Wirtanen: Horse shows are just par for the course

September 19, 1993|By John W. Stewart | John W. Stewart,Staff Writer

The routine that Glena Wirtanen goes through in any given week from the spring into the fall usually includes horse shows and golf tournaments.

This way of life was recently compressed into a span of 16 hours, during which she got home from officiating at a horse show in Pittsburgh, ran one round of the two-day Women's Golf Association stroke-play championship and was back on a plane to Buffalo for another show.

Although every sport survives by its rules, perhaps none do so more intensely than horse shows and golf.

Wirtanen, a Phoenix resident, has been interested in horses since she was 10, and the nearly 50-year span has seen her go from riding in two Powder Puff Preakness races, when that event was the only one open to women riders, to jumpers, to showing horses and to officiating.

In the last capacity, she started as a judge when her two grown children were young and involved with the sport, and as she says: "I didn't care for it. The classes got so big, it was hard to keep your concentration, watching one horse after another go around and around."

Since then, she went through the couple of years and assorted testing it takes to be licensed as a steward. "I've been a judge, a show manager and a starter, and I believe it gives me a much better feel for the competitors. And you really have to know the rules."

As a steward, she is the chief official, serves as an arbiter in disputes and afterward is responsible for filing a variety of written reports.

When jumping six-foot fences astride a show horse became more work than pleasure, Wirtanen, looking for another avenue for her competitive spirit, found golf.

"When I started in golf as a member at Hunt Valley about eight years ago, I was a 36-handicapper, and I figured if I was going to play the game, I'd better learn the rules.

"Curiously, although both revolve around their rules, they are looked at differently. A rules official on the golf course has a rule book and a decisions book; a steward does not carry a rule book but has one in an office. That way, when there is a challenge, the official has a chance to get the person calmed down while they walk to the office to get the book.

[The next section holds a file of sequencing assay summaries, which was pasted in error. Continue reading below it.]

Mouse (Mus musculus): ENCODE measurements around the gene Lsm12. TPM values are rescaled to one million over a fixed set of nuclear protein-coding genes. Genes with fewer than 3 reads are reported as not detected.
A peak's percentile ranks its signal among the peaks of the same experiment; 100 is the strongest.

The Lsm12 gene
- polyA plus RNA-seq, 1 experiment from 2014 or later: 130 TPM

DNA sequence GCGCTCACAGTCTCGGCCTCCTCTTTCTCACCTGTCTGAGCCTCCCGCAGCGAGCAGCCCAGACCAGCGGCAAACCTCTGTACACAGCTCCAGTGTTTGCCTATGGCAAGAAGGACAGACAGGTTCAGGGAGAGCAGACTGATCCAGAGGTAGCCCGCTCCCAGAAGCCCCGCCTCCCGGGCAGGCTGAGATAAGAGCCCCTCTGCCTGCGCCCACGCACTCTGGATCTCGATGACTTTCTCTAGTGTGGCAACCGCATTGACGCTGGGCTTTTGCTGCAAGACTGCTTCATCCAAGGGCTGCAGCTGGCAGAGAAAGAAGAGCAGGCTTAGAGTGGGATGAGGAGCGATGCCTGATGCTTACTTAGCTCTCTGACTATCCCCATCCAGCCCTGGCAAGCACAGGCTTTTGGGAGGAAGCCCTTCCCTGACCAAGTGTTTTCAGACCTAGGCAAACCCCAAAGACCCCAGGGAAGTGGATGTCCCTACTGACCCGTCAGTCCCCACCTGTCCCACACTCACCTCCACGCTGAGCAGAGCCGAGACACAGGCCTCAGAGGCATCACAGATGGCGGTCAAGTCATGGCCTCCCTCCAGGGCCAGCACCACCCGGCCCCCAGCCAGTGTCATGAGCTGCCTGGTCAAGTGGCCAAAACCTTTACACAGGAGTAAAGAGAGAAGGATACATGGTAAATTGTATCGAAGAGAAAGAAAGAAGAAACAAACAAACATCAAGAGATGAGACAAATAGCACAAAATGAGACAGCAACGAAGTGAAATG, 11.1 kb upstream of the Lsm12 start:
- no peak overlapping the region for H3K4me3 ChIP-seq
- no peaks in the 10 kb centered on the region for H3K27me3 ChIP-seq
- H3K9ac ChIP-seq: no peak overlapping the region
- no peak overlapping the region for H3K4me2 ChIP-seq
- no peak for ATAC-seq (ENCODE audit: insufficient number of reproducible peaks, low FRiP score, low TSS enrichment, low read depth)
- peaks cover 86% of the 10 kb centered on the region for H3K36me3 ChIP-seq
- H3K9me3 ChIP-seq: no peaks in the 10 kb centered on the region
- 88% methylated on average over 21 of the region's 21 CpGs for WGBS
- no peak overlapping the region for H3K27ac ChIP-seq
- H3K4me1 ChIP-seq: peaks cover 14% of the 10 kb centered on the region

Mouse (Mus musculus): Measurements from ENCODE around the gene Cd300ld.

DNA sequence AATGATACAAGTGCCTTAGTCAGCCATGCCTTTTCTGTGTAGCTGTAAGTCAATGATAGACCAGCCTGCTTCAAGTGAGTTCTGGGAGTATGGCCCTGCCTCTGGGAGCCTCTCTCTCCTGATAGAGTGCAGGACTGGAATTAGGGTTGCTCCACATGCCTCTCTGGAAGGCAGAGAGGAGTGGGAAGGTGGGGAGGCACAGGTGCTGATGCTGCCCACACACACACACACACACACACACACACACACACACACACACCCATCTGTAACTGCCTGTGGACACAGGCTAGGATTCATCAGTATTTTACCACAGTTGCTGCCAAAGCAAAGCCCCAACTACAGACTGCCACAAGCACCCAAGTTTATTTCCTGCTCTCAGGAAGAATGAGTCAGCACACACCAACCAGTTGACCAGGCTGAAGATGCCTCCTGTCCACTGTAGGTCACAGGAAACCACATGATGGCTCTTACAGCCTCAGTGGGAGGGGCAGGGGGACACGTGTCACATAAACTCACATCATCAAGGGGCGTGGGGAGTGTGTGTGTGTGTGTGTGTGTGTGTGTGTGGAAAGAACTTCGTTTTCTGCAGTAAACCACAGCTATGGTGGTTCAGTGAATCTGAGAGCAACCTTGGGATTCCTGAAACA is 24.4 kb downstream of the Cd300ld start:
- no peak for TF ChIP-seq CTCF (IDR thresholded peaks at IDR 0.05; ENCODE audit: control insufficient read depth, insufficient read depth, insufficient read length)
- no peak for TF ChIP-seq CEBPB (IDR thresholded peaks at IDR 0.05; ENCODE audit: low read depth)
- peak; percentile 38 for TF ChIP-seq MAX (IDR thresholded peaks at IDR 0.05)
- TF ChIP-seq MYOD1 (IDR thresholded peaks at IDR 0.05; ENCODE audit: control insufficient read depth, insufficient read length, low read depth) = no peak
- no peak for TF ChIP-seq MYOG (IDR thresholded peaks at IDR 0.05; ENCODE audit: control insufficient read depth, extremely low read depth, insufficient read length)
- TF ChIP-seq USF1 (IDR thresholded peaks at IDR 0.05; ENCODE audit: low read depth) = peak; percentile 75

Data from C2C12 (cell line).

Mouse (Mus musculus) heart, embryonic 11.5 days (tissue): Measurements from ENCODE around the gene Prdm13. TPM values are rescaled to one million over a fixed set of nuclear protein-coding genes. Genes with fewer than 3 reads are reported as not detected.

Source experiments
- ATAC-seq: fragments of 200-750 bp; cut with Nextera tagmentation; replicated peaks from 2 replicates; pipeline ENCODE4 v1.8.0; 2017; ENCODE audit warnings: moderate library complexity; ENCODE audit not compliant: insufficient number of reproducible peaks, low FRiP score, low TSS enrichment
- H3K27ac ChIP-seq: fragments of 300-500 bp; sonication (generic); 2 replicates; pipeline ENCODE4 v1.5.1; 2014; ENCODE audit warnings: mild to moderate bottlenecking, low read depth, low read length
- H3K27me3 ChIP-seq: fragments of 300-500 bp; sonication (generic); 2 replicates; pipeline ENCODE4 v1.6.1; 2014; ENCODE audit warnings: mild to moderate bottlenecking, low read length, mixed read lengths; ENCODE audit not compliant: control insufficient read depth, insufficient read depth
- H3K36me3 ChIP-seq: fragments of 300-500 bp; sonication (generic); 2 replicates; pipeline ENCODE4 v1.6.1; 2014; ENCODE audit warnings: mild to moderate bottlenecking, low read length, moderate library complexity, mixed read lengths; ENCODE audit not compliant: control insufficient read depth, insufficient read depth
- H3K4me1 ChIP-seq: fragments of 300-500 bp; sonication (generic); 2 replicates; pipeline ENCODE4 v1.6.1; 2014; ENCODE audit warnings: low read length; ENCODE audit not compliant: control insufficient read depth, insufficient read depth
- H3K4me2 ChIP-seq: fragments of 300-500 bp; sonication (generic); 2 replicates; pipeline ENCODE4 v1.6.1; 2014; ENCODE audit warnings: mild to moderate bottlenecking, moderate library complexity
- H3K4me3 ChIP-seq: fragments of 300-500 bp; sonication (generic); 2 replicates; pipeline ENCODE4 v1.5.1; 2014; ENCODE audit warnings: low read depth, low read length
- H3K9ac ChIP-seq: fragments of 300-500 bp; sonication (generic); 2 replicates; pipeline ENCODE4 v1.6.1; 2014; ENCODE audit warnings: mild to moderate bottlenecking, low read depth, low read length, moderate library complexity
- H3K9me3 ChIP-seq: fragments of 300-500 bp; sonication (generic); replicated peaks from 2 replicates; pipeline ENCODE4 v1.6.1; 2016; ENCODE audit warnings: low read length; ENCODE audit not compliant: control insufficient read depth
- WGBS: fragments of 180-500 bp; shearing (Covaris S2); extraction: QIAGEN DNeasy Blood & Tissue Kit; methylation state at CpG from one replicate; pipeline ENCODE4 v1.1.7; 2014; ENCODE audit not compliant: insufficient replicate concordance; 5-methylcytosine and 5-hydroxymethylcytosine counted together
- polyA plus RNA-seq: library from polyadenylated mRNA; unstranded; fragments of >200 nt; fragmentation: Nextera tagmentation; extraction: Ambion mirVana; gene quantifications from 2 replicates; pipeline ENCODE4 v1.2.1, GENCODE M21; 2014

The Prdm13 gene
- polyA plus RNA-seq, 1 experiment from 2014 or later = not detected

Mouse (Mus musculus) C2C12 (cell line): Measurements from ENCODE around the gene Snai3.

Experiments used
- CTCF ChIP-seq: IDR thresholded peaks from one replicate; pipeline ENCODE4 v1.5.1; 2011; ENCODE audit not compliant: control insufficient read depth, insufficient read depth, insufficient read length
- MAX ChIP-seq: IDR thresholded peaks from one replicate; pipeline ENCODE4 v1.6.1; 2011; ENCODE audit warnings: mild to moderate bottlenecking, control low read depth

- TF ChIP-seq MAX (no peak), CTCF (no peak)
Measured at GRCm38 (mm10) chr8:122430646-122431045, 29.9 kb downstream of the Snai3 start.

"By the same token, most of the horse show people know the rules and know what they have to do; with golfers, more of them play the game knowing less about the rules than in any other sport."

Her knowledge and handling of the rules at horse shows have caught the attention of some major show officials, and she is in demand as a steward at some of the bigger ones, although she has yet to crack the Harrisburg-Washington-New York circuit.

As for golf, don't challenge her on those rules, either.

Last year, she entered a 12-question Killer Rules Quiz by Golf Digest magazine and was one of 113 out of 8,490 entries -- about 1 percent -- to get them all right. It turned out to be so difficult that one of the rules experts who had put the quiz together missed the answer to his own question.

The 113 entries (10 of them were from women) were entered in a sweepstakes, with eight winners receiving three days and nights at a GD instruction school/rules seminar Wirtanen was one of the lucky eight. "The teachers were very good, and it was a wonderful experience."

Wirtanen, whose handicap is in the 10-12 range, regularly plays in the WGA events, runs the weekly 18-hole group tournaments at her club and recently competed in the Middle Atlantic and Maryland State Women's Seniors championships.

She is an alternate for next week's U.S. Women's Seniors at Preakness Hills CC in Wayne, N.J. She competed in the 1989 Seniors in Modesto, Calif., beating a quarter of the field. If she gets in this one, it will business as usual -- finish the American Cafe's grand prix at Howard Community College late Sunday, start the golf tournament Monday.

NOTES: The fourth annual Ciccarone Classic, which benefits the Ciccarone (heart) Center at Johns Hopkins Hospital, has drawn a capacity field for tomorrow at Eagle's Nest. . . . Frank Ferguson of Washington Golf & CC collected $1,000 as low pro in the annual RP Foundation pro-am at Sparrows Point CC last week. The winning teams were Jim Fitzgerald, Chevy Chase, with Jerry Mayer, Mike Hoffman, Scott Thornton and Jamie Wilen with a best-two-scores low gross of 142, and Mike Johnson, Chestnut Ridge, with Richard Sammis, Charles Fink, Kenny Cooper, and Richard Kohles at 126.

Baltimore Sun Articles
Please note the green-lined linked article text has been applied commercially without any involvement from our newsroom editors, reporters or any other editorial staff.